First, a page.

High school student makes contribution to Supreme Court literature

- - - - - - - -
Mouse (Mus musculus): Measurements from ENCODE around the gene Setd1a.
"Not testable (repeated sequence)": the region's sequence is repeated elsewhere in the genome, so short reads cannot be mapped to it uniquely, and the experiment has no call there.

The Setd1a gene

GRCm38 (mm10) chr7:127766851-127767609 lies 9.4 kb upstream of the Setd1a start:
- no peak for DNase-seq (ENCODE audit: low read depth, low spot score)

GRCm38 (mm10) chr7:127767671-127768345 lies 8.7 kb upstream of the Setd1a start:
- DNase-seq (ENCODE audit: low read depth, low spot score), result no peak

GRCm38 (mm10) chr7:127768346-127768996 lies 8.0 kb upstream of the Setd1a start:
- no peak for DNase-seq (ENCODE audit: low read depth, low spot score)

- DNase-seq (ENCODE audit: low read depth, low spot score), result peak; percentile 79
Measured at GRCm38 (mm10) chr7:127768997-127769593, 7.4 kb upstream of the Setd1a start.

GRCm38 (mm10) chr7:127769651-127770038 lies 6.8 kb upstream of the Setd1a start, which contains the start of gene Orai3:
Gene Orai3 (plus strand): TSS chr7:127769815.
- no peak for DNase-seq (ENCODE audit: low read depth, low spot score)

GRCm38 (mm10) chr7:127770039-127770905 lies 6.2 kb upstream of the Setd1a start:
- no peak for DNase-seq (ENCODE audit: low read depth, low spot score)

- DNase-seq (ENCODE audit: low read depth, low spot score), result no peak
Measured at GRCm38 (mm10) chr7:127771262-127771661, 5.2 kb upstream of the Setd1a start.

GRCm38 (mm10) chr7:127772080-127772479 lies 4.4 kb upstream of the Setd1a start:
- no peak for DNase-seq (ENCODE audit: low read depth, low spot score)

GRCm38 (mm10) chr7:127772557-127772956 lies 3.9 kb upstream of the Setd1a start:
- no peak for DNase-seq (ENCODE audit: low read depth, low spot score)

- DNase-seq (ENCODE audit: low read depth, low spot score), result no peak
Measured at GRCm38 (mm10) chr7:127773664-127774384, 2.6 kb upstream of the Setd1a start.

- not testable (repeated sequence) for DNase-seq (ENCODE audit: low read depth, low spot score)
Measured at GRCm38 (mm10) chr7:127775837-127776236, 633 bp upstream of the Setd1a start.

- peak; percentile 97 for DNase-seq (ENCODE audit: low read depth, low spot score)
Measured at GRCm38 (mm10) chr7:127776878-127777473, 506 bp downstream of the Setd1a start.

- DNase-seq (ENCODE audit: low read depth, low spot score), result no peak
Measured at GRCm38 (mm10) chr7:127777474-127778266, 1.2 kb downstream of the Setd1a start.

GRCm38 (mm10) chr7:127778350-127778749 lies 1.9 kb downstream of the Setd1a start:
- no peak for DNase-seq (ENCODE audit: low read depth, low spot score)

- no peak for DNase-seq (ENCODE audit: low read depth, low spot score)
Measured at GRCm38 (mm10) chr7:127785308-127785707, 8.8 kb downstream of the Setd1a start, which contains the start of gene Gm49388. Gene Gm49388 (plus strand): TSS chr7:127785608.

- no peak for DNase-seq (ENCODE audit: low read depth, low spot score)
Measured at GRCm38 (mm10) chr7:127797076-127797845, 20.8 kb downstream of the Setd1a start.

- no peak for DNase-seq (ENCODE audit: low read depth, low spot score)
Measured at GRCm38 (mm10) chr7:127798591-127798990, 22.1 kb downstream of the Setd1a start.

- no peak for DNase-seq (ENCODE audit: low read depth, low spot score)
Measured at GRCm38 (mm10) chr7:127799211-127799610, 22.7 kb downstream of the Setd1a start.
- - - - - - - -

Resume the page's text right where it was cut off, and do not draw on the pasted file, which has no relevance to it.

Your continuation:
I’m not in a position to check whether Alexander Prakash’s study was well executed, but it does look well conceived. Prakash took a publicly available data set (measuring how much Justices talk during oral argument) and used it to test two hypotheses: 1) Justices talk more during high-profile cases, maybe because they like public attention; and 2) they talk more during closely divided cases, maybe because they seek to influence each other. Prakash finds the evidence consistent with 2) but not 1), and incidentally notes that there do not appear to be systematic differences in speaking time based on left-right orientation or gender (h/t Adrian Vermeule on Twitter).

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